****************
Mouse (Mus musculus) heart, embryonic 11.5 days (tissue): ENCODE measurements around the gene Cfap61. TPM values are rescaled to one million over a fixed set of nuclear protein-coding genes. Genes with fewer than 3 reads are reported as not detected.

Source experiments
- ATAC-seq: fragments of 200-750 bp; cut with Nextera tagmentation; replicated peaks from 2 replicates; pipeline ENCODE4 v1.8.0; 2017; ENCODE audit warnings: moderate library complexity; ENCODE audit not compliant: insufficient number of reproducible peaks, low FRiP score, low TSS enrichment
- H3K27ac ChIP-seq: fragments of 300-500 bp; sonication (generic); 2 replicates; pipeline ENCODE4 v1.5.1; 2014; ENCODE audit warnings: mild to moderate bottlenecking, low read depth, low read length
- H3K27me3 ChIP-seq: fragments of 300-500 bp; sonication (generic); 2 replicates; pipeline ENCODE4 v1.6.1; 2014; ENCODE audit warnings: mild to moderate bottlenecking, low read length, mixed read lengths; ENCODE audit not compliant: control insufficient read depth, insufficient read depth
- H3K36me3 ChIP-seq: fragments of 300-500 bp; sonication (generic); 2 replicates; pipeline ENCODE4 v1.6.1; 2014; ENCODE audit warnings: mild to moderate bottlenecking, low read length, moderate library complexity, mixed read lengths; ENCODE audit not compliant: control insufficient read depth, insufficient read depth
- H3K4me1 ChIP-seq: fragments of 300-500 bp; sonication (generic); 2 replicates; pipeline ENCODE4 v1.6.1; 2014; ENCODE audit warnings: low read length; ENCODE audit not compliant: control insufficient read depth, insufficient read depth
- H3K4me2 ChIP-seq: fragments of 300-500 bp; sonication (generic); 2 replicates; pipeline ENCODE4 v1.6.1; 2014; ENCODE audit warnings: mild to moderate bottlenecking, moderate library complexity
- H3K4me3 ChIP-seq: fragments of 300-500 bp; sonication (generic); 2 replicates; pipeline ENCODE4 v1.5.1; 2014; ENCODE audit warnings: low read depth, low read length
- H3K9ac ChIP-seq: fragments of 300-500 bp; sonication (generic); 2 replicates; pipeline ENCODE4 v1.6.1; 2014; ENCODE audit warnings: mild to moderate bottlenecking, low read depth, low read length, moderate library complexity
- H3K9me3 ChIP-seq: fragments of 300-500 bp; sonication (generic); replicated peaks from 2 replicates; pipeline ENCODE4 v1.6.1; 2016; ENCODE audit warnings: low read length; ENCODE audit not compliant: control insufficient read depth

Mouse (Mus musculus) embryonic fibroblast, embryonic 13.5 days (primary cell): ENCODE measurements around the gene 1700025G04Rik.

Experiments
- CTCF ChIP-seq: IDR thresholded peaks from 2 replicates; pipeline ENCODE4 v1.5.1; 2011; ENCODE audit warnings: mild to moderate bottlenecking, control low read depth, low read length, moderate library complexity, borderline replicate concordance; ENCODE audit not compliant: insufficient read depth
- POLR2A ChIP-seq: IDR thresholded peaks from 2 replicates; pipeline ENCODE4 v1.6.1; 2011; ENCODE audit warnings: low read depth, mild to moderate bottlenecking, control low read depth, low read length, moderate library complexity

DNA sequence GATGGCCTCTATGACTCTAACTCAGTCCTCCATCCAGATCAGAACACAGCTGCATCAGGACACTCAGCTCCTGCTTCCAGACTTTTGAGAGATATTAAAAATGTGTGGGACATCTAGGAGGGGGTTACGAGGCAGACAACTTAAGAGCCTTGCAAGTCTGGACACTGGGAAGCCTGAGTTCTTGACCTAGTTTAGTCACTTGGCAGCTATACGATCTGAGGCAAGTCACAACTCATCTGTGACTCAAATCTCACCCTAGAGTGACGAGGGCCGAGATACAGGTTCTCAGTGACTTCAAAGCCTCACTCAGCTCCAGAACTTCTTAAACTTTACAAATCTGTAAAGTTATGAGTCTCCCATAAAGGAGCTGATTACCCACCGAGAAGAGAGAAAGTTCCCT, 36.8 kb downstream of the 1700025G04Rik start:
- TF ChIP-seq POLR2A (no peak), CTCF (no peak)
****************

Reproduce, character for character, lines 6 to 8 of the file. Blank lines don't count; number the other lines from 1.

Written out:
- H3K36me3 ChIP-seq: fragments of 300-500 bp; sonication (generic); 2 replicates; pipeline ENCODE4 v1.6.1; 2014; ENCODE audit warnings: mild to moderate bottlenecking, low read length, moderate library complexity, mixed read lengths; ENCODE audit not compliant: control insufficient read depth, insufficient read depth
- H3K4me1 ChIP-seq: fragments of 300-500 bp; sonication (generic); 2 replicates; pipeline ENCODE4 v1.6.1; 2014; ENCODE audit warnings: low read length; ENCODE audit not compliant: control insufficient read depth, insufficient read depth
- H3K4me2 ChIP-seq: fragments of 300-500 bp; sonication (generic); 2 replicates; pipeline ENCODE4 v1.6.1; 2014; ENCODE audit warnings: mild to moderate bottlenecking, moderate library complexity